Stable-isotope-labeled histone peptide library for histone post-translational modification and variant quantification by mass spectrometry

Shu Lin, Samuel Wein, Michelle Gonzales-Cope, Gabriel L. Otte, Zuo Fei Yuan, Leila Afjehi-Sadat, Tobias Maile, Shelley L. Berger, John Rush, Jennie R. Lill, David Arnott, Benjamin A. Garcia

Research output: Contribution to journalArticlepeer-review

49 Scopus citations

Abstract

To facilitate accurate histone variant and post-translational modification (PTM) quantification via mass spectrometry, we present a library of 93 synthetic peptides using Protein-Aqua™ technology. The library contains 55 peptides representing different modified forms from histone H3 peptides, 23 peptides representing H4 peptides, 5 peptides representing canonical H2A peptides, 8 peptides representing H2A.Z peptides, and peptides for both macroH2A and H2A.X. The PTMs on these peptides include lysine mono- (me1), di- (me2), and tri-methylation (me3); lysine acetylation; arginine me1; serine/threonine phosphorylation; and N-terminal acetylation. The library was subjected to chemical derivatization with propionic anhydride, a widely employed protocol for histone peptide quantification. Subsequently, the detection efficiencies were quantified using mass spectrometry extracted ion chromatograms. The library yields a wide spectrum of detection efficiencies, with more than 1700-fold difference between the peptides with the lowest and highest efficiencies. In this paper, we describe the impact of different modifications on peptide detection efficiencies and provide a resource to correct for detection biases among the 93 histone peptides. In brief, there is no correlation between detection efficiency and molecular weight, hydrophobicity, basicity, or modification type. The same types of modifications may have very different effects on detection efficiencies depending on their positions within a peptide. We also observed antagonistic effects between modifications. In a study of mouse trophoblast stem cells, we utilized the detection efficiencies of the peptide library to correct for histone PTM/variant quantification. For most histone peptides examined, the corrected data did not change the biological conclusions but did alter the relative abundance of these peptides. For a low-abundant histone H2A variant, macroH2A, the corrected data led to a different conclusion than the uncorrected data. The peptide library and detection efficiencies presented here may serve as a resource to facilitate studies in the epigenetics and proteomics fields.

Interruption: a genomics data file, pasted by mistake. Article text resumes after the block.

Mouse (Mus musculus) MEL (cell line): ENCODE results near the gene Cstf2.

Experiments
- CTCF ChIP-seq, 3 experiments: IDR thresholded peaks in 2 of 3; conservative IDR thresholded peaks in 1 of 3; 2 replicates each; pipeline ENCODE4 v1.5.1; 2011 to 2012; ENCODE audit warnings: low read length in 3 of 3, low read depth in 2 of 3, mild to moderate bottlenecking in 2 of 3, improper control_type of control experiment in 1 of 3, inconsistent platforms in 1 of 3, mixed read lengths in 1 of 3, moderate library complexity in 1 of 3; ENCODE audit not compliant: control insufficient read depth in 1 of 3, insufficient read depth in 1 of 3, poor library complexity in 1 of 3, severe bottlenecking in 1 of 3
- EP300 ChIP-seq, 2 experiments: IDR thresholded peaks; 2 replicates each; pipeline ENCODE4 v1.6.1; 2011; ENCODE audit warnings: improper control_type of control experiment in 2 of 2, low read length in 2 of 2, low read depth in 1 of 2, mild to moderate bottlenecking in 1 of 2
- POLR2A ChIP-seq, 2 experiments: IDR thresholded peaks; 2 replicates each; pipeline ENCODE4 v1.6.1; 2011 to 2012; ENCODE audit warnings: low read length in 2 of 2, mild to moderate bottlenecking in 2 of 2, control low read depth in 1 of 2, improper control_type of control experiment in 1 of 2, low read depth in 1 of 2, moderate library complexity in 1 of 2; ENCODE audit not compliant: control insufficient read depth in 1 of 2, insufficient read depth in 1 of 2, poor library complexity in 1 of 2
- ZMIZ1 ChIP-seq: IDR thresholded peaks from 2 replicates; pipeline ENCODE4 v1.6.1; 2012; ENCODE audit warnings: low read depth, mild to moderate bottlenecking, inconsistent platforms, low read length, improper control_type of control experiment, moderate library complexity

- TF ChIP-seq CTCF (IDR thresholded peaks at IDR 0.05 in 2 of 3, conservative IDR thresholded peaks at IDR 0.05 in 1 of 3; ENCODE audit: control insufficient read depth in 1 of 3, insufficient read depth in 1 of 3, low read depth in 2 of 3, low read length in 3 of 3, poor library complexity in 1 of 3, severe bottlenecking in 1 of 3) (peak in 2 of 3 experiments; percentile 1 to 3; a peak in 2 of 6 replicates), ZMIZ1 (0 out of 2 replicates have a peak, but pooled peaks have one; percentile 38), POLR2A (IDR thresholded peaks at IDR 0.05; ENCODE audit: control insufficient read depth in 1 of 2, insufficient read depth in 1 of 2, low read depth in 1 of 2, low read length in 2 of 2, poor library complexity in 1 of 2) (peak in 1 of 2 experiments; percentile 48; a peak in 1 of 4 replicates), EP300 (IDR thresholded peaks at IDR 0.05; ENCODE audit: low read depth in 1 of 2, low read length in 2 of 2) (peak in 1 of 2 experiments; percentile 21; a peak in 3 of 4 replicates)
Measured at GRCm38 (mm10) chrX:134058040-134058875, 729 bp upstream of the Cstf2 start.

Original languageEnglish
Pages (from-to)2450-2466
Number of pages17
JournalMolecular and Cellular Proteomics
Volume13
Issue number9
DOIs
StatePublished - Sep 1 2014

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